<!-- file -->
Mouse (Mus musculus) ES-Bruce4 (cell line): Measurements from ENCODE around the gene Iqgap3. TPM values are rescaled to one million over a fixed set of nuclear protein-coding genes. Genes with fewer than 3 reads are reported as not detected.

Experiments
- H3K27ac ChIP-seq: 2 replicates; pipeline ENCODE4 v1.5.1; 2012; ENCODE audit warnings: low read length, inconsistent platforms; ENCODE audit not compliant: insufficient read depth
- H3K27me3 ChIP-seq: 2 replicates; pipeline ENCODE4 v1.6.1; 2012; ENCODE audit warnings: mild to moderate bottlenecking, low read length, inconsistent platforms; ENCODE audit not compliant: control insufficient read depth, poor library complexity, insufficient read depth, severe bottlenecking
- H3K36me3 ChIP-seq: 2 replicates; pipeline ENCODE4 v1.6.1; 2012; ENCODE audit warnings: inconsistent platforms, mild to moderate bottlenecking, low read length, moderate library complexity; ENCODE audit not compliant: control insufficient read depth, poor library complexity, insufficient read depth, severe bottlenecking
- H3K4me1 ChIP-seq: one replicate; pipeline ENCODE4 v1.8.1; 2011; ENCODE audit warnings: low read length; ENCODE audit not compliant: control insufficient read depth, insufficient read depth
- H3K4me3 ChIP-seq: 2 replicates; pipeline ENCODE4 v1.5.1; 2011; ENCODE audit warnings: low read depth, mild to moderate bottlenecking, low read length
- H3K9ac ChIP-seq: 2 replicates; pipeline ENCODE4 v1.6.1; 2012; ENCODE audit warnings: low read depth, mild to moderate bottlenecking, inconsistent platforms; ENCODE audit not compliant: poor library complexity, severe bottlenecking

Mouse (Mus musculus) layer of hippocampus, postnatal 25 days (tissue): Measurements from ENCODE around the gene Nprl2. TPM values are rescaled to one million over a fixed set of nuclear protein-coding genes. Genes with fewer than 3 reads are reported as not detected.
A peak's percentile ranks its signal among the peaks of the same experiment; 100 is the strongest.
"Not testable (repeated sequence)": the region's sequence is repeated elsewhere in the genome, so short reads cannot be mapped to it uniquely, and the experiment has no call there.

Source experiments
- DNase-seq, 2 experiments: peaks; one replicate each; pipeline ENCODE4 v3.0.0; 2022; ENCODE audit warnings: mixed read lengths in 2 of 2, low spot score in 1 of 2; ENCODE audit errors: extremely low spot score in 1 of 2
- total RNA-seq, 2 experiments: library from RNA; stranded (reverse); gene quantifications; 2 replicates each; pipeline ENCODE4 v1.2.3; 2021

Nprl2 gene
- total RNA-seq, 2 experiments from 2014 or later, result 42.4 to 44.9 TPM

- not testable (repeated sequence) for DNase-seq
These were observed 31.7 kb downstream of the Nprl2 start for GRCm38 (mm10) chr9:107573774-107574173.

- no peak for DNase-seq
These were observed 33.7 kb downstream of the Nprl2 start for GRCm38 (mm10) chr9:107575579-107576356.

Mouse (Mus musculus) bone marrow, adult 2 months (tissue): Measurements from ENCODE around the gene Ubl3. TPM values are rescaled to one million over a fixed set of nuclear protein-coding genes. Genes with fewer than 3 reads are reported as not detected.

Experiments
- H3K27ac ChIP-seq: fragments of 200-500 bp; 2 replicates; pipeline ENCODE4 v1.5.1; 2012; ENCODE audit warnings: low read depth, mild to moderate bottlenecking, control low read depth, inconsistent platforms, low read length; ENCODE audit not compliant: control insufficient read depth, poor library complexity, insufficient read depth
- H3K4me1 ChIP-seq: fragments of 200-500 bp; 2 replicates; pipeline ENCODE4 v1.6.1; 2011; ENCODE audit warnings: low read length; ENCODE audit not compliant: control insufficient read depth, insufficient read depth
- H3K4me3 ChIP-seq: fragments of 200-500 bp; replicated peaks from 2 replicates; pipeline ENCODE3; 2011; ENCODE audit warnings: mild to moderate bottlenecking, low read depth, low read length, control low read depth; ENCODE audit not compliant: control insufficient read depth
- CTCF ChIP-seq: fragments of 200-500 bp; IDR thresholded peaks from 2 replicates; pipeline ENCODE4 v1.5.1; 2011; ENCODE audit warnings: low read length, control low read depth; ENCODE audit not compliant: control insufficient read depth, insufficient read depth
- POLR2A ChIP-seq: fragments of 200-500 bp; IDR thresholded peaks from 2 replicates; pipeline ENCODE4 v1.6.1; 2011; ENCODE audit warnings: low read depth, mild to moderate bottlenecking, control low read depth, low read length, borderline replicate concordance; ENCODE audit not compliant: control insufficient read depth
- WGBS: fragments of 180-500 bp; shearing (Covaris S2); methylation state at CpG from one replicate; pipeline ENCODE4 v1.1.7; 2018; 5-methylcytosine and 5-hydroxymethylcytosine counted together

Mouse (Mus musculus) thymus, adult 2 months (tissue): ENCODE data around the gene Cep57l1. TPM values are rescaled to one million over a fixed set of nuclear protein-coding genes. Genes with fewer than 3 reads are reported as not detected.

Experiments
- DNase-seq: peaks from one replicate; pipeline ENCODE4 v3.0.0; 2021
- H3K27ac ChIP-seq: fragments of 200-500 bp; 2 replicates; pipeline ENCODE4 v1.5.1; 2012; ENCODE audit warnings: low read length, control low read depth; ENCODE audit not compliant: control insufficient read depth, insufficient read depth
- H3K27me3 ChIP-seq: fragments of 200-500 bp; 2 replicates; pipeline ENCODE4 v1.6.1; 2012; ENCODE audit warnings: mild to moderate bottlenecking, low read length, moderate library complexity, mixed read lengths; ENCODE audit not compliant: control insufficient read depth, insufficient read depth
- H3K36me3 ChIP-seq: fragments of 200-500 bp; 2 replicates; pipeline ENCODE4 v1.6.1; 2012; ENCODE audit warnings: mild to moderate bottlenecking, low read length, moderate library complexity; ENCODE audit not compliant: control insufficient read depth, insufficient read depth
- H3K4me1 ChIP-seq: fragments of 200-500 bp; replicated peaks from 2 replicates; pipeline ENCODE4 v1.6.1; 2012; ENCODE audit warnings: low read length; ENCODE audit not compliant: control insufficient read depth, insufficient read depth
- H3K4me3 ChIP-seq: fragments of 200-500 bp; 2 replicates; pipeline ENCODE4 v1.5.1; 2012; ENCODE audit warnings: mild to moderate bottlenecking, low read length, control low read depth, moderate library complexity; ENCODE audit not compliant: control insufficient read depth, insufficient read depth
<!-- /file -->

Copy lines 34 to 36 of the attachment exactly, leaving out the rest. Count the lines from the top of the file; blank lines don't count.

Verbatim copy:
- H3K36me3 ChIP-seq: fragments of 200-500 bp; 2 replicates; pipeline ENCODE4 v1.6.1; 2012; ENCODE audit warnings: mild to moderate bottlenecking, low read length, moderate library complexity; ENCODE audit not compliant: control insufficient read depth, insufficient read depth
- H3K4me1 ChIP-seq: fragments of 200-500 bp; replicated peaks from 2 replicates; pipeline ENCODE4 v1.6.1; 2012; ENCODE audit warnings: low read length; ENCODE audit not compliant: control insufficient read depth, insufficient read depth
- H3K4me3 ChIP-seq: fragments of 200-500 bp; 2 replicates; pipeline ENCODE4 v1.5.1; 2012; ENCODE audit warnings: mild to moderate bottlenecking, low read length, control low read depth, moderate library complexity; ENCODE audit not compliant: control insufficient read depth, insufficient read depth